updated 12:05 pm EDT, Fri June 25, 2010
Public locked into upgrade cycle, says analyst
Upgraders formed an overwhelming bulk of the people buying the iPhone 4 on Thursday, claims Piper Jaffray analyst Gene Munster. Of 608 people surveyed by Piper at Apple Stores in San Francisco, Minneapolis and New York, 77 percent said they were upgrading from an earlier model. The figure contrasts with 56 percent in 2009, and 38 percent in 2008.
"Mission accomplished," says Munster, noting that in the space of three years, the company has "built brand loyalty in the phone market that compels users to upgrade to the latest version and wait in line for one to six hours to pick up their iPhone." Launch-day sales are expected to slot somewhere between 1 and 1.5 million units, but the numbers are described as "largely irrelevant," given that Apple has tapped into the "global consumer spending sweet spot" of mobile. The company can look forward to growing the iPhone even further in following years, Munster remarks.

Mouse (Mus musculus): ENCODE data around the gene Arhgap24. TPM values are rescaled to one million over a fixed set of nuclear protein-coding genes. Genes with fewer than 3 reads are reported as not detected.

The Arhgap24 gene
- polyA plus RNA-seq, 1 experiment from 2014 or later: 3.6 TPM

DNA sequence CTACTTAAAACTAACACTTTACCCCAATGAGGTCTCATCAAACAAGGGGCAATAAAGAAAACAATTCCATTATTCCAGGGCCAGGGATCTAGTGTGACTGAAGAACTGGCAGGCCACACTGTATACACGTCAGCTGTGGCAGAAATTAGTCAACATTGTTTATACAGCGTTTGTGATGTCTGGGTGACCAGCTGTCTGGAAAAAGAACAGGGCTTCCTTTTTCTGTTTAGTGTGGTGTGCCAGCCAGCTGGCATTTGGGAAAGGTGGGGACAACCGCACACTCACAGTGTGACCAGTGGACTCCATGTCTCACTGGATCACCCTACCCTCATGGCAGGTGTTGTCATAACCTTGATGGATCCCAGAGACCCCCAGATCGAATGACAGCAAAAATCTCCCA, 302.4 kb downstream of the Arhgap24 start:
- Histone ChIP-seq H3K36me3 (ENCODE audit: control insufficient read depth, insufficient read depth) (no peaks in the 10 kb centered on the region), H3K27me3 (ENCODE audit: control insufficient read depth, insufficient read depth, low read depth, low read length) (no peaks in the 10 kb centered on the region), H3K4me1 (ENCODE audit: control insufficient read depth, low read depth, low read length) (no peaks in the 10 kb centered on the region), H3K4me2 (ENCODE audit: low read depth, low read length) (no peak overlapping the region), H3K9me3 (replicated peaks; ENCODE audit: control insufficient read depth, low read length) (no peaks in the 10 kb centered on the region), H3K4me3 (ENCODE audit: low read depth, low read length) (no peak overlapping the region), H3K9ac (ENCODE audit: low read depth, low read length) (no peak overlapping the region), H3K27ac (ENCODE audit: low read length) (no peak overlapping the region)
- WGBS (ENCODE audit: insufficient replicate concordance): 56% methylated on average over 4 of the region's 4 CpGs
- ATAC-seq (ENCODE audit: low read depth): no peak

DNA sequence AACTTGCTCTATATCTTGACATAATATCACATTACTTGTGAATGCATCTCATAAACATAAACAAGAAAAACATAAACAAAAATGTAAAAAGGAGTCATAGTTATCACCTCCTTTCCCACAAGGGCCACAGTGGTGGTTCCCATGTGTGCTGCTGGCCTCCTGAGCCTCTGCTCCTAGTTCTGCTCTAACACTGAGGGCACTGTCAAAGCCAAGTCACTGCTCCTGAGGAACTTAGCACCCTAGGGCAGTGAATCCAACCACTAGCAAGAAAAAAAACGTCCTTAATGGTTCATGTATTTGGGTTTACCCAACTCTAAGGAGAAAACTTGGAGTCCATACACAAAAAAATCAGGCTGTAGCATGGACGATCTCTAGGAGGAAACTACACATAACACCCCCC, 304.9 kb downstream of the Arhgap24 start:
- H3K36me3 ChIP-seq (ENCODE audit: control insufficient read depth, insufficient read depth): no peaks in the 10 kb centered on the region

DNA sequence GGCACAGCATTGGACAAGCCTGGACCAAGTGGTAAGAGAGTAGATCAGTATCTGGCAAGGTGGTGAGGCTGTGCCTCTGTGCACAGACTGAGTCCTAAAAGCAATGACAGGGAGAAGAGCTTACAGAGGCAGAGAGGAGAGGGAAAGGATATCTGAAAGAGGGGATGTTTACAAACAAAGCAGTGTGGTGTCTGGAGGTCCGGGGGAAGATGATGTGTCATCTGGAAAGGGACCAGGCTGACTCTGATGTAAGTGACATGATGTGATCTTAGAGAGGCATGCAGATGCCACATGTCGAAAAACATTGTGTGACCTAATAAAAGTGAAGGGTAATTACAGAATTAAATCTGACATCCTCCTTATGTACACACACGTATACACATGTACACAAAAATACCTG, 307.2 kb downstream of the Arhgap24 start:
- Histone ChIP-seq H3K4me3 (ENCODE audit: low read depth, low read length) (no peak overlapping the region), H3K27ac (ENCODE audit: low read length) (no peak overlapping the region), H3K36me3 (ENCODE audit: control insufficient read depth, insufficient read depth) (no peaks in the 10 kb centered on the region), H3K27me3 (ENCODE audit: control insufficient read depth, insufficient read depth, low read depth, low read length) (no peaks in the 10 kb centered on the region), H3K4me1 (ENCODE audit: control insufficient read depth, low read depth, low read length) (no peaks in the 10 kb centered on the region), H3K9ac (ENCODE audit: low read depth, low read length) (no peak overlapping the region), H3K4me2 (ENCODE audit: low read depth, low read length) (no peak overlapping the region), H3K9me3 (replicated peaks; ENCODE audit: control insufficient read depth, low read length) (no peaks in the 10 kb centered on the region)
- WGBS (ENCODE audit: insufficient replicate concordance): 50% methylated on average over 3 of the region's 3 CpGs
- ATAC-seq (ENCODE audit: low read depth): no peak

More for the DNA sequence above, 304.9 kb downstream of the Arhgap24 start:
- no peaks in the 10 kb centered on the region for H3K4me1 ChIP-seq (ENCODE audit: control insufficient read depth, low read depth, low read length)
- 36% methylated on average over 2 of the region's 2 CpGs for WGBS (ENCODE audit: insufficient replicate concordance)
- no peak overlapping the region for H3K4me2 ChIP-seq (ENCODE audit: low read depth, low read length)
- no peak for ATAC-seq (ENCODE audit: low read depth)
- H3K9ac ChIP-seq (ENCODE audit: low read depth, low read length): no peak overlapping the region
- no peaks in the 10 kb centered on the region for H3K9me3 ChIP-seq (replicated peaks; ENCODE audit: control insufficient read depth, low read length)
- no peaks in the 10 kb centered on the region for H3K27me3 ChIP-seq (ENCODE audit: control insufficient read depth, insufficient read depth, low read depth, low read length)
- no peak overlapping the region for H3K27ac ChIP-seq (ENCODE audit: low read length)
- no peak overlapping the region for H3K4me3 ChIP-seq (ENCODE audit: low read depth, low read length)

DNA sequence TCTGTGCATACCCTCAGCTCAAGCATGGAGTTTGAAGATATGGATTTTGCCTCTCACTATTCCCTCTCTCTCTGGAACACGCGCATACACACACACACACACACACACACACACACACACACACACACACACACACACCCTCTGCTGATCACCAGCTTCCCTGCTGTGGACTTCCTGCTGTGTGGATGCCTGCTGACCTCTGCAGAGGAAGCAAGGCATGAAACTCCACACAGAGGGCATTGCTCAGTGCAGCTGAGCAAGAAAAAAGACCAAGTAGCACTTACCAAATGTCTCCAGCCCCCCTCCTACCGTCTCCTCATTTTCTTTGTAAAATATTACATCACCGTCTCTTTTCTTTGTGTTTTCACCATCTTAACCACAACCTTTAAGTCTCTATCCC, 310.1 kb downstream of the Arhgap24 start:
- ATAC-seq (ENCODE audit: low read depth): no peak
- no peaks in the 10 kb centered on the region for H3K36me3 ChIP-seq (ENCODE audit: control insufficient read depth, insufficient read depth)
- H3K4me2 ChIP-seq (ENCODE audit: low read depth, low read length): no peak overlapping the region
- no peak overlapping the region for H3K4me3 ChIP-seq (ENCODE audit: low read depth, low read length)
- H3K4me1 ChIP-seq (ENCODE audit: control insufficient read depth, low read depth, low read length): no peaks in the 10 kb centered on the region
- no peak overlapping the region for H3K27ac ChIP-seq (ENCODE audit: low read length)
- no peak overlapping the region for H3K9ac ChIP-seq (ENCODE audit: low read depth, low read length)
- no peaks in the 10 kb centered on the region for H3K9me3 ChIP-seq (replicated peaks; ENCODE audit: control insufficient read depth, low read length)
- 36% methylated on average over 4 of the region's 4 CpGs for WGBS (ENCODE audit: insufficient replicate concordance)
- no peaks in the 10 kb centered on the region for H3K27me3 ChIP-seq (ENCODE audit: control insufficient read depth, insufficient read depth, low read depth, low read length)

In terms of phones, 6 percent of buyers were switching from a BlackBerry, 3 percent from an Android-based phone, and 2 percent from a Nokia device. Some 54 percent chose a 32GB iPhone, an increase from 43 percent last year. The poll results also indicate however that only 16 percent of people were switching to AT&T from another carrier, a decline from 28 percent in 2009.
Taking advantage of the opportunity, Piper also asked shoppers about the iPad. 28 percent of people said they already owned one. Within the remaining 72 percent without the tablet, 39 percent said they would likely buy one in the next 12 months.